The B-Side: Elsa Dorfman’s Portrait Photography winds up feeling in many ways like the much-talked about concept of its protagonist. That is to say, the stuff left behind. Like Elsa Dorfman’s portraits that were not chosen by the families she took them for, a lot of the film’s own footage feels like it has its own charm and happy glint, but is nevertheless a bit dull and lifeless. It is constructed with care, and there is clearly love in its cutting and musical choices and why life has been given to it. Unfortunately, it feels like a project whose outward reach has not been figured out, feeling like a collection of moments perhaps better reviewed by the capturer in a private space, than shared with the world.
This is a shame, because Dorfman is filled with interesting stories and maintains a collection of historical photography. She has pictures of Bob Dylan and, of most pertinent interest to the filmmakers, Allen Ginsberg, who she shared a close bond with. Yet these stories are congealed together, one after the other, in the same space, with often the same framing. Then quality scans of the images she’s referring to come up, as does melancholic and reminiscent music. This works to establish the tone and content of the piece, but when it is used over and over again, it begins to feel like a History Channel special instead of a personal and intimate portrait of something or someone.
There are ideas of interest that are touched upon, such as the aging of the photographic art form and film itself, and that is reflected in the idea that an aging artist works within an aging medium. This concept carries a poignancy of its own, but it is not enough to overcome a technical presentation that more affirms a stereotype of banality than presents what I believe to be reality — that art and artists can always be fascinating and make powerful work, regardless of age. This all stems largely from a feeling of sluggish stillness that permeates most of the piece. For most of its runtime, the audience is in the same room with Elsa, as she stands in mostly the same place, and talks. The weight of history and energy that can be felt when actually standing by someone recalling their past is lost with this technique of capturing, which creates an unintentionally reflexive comment on the untruthfulness of cinema — something, granted, Elsa does go into.
Yet this fascinating paradox does not feel like an intentional decision from director Errol Morris, who seems to shoot with a true earnestness. This makes for some beautiful frames and straightforward sincerity, but it lacks a momentum or emotional core that allows its subject to become a character we want to follow. It feels like the sort of antithesis to the deeply character-driven lengths of last year’s Peter and the Farm, which had an unflinching and brutally honest eye towards its central figure that made for fascinating study. That’s not to say one should be allowed to compare ‘characters’ in a documentary — as they are, for all intents and purposes, real people — yet it is still a filmmaker’s primary duty to pull forth from the material captured something worth viewing.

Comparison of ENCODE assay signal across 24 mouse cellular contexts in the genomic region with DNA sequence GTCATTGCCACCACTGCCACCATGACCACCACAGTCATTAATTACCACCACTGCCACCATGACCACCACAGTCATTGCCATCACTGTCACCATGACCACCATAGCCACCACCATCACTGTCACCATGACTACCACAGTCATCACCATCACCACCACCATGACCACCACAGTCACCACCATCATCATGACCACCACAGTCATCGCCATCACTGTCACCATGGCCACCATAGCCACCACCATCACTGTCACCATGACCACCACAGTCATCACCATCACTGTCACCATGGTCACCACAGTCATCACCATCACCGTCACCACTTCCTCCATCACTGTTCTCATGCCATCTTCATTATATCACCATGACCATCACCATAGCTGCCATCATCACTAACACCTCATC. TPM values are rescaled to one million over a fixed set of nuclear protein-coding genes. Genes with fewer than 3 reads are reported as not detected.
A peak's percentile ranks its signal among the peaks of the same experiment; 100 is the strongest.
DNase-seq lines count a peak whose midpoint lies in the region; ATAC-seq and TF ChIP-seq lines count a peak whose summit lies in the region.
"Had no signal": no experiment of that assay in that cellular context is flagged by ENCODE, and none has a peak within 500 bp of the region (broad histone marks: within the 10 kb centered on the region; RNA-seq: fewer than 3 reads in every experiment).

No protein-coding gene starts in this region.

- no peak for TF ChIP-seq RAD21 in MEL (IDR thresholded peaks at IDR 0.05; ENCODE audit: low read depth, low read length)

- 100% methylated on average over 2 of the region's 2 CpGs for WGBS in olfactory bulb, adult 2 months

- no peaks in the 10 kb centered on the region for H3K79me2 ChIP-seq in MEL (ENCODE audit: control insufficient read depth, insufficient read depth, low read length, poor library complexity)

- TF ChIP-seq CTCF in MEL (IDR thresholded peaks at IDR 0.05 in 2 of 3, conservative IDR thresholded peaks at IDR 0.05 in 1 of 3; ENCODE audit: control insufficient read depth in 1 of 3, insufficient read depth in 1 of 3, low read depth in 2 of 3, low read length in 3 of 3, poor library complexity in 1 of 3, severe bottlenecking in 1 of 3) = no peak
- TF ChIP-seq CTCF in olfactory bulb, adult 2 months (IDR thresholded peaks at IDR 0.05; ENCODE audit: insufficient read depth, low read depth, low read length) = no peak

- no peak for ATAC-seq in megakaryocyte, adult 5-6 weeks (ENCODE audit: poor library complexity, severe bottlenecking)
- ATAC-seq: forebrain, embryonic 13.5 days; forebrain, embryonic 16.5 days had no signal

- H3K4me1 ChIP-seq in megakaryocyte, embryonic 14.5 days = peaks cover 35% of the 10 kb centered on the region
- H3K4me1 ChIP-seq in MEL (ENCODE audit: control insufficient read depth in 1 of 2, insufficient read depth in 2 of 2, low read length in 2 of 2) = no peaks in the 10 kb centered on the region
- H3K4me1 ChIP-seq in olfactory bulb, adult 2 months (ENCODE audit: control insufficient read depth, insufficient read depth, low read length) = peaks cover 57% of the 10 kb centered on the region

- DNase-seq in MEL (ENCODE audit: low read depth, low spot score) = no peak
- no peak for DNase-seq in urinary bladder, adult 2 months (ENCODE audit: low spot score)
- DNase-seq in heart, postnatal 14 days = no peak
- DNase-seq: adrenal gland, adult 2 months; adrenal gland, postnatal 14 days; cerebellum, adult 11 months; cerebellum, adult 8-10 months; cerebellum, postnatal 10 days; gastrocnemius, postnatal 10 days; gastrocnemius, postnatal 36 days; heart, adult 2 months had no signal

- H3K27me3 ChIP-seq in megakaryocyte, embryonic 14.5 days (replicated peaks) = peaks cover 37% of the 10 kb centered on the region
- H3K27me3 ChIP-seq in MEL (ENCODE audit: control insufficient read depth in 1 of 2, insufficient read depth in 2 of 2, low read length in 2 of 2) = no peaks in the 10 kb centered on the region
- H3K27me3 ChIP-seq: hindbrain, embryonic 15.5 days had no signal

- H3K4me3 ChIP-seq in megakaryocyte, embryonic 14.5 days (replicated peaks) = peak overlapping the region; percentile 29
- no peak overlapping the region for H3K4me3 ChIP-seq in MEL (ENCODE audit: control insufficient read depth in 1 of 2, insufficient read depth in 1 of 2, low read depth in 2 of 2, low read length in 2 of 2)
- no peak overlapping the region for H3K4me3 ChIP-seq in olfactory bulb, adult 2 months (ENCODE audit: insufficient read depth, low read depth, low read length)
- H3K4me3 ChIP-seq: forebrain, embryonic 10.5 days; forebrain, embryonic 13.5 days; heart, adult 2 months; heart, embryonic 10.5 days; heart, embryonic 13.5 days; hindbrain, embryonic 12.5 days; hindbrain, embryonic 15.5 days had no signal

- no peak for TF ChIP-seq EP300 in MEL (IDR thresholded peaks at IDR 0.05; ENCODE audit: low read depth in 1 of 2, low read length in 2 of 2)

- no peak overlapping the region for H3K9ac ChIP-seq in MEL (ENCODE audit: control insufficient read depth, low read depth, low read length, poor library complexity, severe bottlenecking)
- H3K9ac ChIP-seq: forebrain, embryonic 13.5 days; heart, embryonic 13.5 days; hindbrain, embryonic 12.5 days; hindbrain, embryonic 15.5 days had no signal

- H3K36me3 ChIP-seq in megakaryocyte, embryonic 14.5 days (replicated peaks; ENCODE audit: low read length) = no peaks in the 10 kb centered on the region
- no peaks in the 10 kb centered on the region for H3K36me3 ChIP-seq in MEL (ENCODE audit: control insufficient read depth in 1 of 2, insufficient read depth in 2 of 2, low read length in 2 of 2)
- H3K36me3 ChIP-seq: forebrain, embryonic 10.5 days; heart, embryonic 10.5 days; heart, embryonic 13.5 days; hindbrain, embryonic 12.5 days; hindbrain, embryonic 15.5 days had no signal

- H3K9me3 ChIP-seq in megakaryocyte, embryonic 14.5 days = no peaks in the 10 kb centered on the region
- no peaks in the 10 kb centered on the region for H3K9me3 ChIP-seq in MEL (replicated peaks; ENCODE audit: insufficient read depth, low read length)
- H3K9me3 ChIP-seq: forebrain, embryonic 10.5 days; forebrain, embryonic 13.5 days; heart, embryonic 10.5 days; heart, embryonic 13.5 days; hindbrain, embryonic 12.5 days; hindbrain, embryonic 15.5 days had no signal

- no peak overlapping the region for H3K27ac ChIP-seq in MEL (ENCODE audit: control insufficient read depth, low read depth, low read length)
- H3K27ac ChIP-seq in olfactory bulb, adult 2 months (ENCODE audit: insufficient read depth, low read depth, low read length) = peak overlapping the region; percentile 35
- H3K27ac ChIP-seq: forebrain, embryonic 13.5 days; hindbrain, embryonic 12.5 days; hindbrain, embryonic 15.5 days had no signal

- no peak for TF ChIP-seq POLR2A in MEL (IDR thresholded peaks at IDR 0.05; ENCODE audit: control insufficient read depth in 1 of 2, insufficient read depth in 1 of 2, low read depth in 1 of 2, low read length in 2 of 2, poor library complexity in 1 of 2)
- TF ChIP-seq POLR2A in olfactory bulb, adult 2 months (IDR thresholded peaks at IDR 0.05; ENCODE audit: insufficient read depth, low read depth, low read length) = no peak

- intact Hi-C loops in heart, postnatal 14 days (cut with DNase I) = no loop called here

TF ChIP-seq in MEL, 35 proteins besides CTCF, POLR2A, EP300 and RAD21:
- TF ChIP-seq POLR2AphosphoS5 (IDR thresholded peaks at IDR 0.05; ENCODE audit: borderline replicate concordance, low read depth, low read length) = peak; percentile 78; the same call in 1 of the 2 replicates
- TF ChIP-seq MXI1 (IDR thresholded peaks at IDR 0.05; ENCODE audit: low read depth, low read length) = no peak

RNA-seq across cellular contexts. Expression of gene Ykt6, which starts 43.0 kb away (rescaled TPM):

In this way, The B-Side feels like it could use some serious restructuring and cutting — a bit of a harsh reality when the film only runs an hour and sixteen minutes. Near its final third, it feels like more interesting ideas and pointed focus start to arise. This is a breath of fresh air, probably because it involves Elsa moving to a new space, and it expands the canvas of the piece in a way that just sort of makes you wish it started that way. There is so much meandering and tidbit stories early on that feel like they’d be better suited for an NPR piece than a documentary. This is accentuated and proven by Errol’s camera, which feels like it doesn’t really know what to do than just cut back between about three angles while Elsa talks. Her words are often moving, but the film around her just isn’t.
When all is wrapped up, The B-Side: Elsa Dorfman’s Portrait Photography shows glimmers of beauty and poignancy that are drowned in an overwhelmingly sense of stagnancy. This leaves the viewer trapped in a space of confusion, where the subject matter is of interest, but just perhaps placed in the wrong medium. If one wishes to get a glimpse into Elsa Dorfman’s life and work, this is not a poor place to do it. But as a documentary standing on its own two feet, it stumbles.
The B-Side: Elsa Dorfman’s Portrait Photography is now in limited release.